Via press release from the office of Carolyn W. Colvin, Acting Commissioner of Social Security.
I am pleased to announce that Social Security is now processing some retirement spouse claims for same-sex couples and paying benefits where they are due. The recent Supreme Court decision on Section 3 of the Defense of Marriage Act, made just over a month ago, helps to ensure that all Americans are treated fairly and equally, with the dignity and respect they deserve. We continue to work closely with the Department of Justice. In the coming weeks and months, we will develop and implement additional policy and processing instructions. We appreciate the public’s patience as we work through the legal issues to ensure that our policy is legally sound and clear. I encourage individuals who believe they may be eligible for Social Security benefits to apply now, to protect against the loss of any potential benefits. We will process claims as soon as additional instructions become finalized.
IMPORTANT UPDATE: Chris Geidner reports at Buzzfeed:
The Social Security Administration is limiting payment of claims for same-sex married couples currently to those couples who were married in a state that allows same-sex couples to marry and are “domiciled,” or live, in a state that recognizes same-sex couples’ marriages.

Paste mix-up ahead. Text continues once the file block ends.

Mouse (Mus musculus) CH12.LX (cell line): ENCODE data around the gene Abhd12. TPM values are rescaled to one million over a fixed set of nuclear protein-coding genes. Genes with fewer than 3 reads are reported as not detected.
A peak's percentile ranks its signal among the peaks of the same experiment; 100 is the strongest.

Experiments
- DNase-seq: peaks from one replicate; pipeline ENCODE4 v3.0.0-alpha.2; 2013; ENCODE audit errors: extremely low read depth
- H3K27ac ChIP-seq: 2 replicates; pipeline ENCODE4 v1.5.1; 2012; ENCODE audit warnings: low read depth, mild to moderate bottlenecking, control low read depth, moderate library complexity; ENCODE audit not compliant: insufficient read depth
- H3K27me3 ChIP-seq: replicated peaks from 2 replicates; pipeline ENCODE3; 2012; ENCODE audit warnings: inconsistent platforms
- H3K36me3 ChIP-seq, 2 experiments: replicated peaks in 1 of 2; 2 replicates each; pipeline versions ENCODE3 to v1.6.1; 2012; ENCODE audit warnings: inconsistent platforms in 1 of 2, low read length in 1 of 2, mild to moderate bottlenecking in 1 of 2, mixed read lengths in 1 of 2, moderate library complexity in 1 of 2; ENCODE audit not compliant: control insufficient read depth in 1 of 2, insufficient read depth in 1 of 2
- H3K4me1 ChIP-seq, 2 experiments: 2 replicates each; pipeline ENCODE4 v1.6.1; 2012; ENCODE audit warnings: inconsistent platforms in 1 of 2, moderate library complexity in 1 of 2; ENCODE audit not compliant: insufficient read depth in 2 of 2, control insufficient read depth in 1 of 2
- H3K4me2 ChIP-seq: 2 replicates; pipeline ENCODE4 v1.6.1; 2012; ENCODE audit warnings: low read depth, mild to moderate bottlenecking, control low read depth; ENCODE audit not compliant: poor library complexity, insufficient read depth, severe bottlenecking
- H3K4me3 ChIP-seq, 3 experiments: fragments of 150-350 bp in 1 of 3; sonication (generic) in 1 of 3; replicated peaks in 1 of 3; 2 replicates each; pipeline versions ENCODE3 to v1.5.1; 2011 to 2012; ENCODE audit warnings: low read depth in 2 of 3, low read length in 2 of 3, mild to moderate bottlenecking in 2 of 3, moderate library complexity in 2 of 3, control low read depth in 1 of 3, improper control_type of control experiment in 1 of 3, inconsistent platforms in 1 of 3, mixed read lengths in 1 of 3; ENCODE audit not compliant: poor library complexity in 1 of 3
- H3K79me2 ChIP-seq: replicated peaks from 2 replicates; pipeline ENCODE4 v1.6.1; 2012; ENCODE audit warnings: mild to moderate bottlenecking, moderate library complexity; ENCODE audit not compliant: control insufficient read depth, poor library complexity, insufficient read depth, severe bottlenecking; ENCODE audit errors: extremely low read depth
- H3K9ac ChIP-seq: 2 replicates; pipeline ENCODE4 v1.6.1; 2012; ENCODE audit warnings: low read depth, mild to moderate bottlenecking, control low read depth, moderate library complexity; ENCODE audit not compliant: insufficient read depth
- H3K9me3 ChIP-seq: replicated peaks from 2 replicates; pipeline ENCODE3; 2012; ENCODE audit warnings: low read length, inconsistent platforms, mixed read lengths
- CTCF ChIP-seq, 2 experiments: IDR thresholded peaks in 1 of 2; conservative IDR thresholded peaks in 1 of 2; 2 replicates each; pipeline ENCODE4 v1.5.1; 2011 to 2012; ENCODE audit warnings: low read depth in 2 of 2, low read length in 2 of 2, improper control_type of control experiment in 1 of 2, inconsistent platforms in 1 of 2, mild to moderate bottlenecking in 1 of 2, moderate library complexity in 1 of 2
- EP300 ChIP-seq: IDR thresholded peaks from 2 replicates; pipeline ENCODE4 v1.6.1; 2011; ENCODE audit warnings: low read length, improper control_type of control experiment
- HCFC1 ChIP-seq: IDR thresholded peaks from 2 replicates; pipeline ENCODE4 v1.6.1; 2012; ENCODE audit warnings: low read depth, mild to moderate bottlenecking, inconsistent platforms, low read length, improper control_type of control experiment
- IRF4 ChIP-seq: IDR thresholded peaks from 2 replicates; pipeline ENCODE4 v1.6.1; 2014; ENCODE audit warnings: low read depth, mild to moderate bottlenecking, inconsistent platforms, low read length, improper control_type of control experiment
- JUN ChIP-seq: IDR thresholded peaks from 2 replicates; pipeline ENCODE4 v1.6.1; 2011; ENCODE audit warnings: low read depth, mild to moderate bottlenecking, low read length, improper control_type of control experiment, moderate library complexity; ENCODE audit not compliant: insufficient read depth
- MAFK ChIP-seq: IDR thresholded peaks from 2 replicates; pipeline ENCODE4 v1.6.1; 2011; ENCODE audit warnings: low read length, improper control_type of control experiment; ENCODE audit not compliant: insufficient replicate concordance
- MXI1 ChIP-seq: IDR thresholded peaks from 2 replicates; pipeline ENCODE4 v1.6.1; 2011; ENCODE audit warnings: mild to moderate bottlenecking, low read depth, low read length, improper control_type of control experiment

The decision means claims from same-sex couples married where such couples can legally marry but who live in a state that does not recognize such marriages are having their applications put on hold for the time being.
As of Friday, a new section for “Windsor Same-Sex Marriage Claims” — named after the Supreme Court case of United States v. Windsor, which resulted in a part of the Defense of Marriage Act being struck down — was added to the Social Security Administration’s Program Operations Manual System (POMS), which the agency describes as the primary source of information used by Social Security employees to process claims for Social Security benefits.
The claims processing instructions “allow for payment of claims” when the claimant “was married in a state that permits same-sex marriage” and “is domiciled at the time of application, or while the claim is pending a final determination, in a state that recognizes same-sex marriage.”